Aaron Brenner, abrenner@ledger-enquirer.com


  1. It is unreeasonable to expect Jacobs to know that Dallas was pursuing Basscia. I give him a pass on that one. But not knowing if he’d signed a contract or letter of agreement is another thing.

    Comment by TigerEyez13 — January 25, 2013 @ 6:15 am

  2. This is a common problem with Jacobs and the Athletic Department. It took Barbee how long to finalize his contract? Well into his second year, I believe. When you look at the overall state of Auburn Athletics I see this: We have some of the finest facilities in the nation and I give Jacobs a lot of the credit for this. He is very good at fund raising and providing support to the coaches. But the overall performance of the 3 major sports is sub par. Baseball and Basketball are consistently in the bottom half of the league and have rarely sniffed even the remotest chance at their respective national tournaments. Aside from 2010, the football program has been at best average, and at worst a disaster. Jacobs needs to go.

    Comment by Bob — January 25, 2013 @ 8:59 am

  3. Doesn’t Bisaccia work for Gus? There must be a hundred coaches at AU…if you consider all sports and for all the assistants and such. Guess I’m not surprised that the AD would not have that information right at hand for a “cold question”. Lots of folks are trying to make the case against JJ and I think most of those asking questions like the one you mention, have no clue about the number of coaches in all AU sports or the number of employess in the Athletic Department…..or what JJ’s job is beyond hiring a football HC.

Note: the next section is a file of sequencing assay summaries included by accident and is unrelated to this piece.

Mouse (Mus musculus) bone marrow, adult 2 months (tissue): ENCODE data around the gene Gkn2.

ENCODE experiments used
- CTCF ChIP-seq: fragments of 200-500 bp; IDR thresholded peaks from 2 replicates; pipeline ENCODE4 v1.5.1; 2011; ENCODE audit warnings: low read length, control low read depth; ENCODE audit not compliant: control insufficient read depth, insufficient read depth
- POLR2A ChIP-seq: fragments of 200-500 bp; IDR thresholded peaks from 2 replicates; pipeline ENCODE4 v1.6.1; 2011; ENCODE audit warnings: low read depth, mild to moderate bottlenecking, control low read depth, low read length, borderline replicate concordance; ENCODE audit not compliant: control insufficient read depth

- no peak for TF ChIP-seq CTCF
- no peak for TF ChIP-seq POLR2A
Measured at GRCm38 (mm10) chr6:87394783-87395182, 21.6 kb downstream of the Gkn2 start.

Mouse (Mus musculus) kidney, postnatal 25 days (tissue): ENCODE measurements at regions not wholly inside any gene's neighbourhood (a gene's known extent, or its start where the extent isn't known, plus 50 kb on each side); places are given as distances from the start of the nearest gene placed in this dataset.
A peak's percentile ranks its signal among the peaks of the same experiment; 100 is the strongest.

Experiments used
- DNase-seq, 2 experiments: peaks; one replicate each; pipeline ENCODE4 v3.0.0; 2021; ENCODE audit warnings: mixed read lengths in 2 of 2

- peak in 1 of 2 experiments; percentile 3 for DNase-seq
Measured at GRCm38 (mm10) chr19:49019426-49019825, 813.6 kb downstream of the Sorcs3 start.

Comment by Ted — January 25, 2013 @ 11:36 am

  4. Dear Captain Obvious:
    You appear to be the master of the obvious and the poster child for the ill informed.
    Your statement, “Repeated inquiries to see the salaries for each of Malzahn’s nine assistants have been denied, with Auburn merely promising all contracts will be released together” was presented by you to be news worthy and unusual citing other universities who have released salary information.
    To release salary information before a contract is signed is irresponsible and just bad business. There is no obligation to release proposed salaries to anyone let alone a media hack before contracts are signed by both parties. Until contracts are signed, nothing is final and yes, your repeated inquiries will be and should be repeatedly denied.

    Comment by Bullet Bob — January 25, 2013 @ 1:06 pm

  5. This is the norm, not the exception in coaching contracts. some coaches never get around to signing their contracts. regardless, buyouts are typically not included in assistant’s contracts, but are becoming more common.

    Comment by bo jackson — January 25, 2013 @ 1:15 pm

  6. […] Tennessee, Kentucky and Arkansas have released the financial terms of their coaching staffs.” But Auburn hasn’t. Some coaching $ off the […]

    Pingback by SEC Headlines 1/25/2013 — January 25, 2013 @ 1:29 pm

  7. Aaron,

    What is happening here is, you are actually acting like a real journalist. You asked the obvious questions, got BS answers and reported it. People aren’t used to that these days. They don’t recognize it. Keep up the good work. This isn’t a message board.

    Comment by Bob — January 25, 2013 @ 4:52 pm

  8. I saw blogs with the coaches’ salaries yesterday. Have you not done your full research or were those bogus numbers?

    Comment by Hojo — January 25, 2013 @ 10:51 pm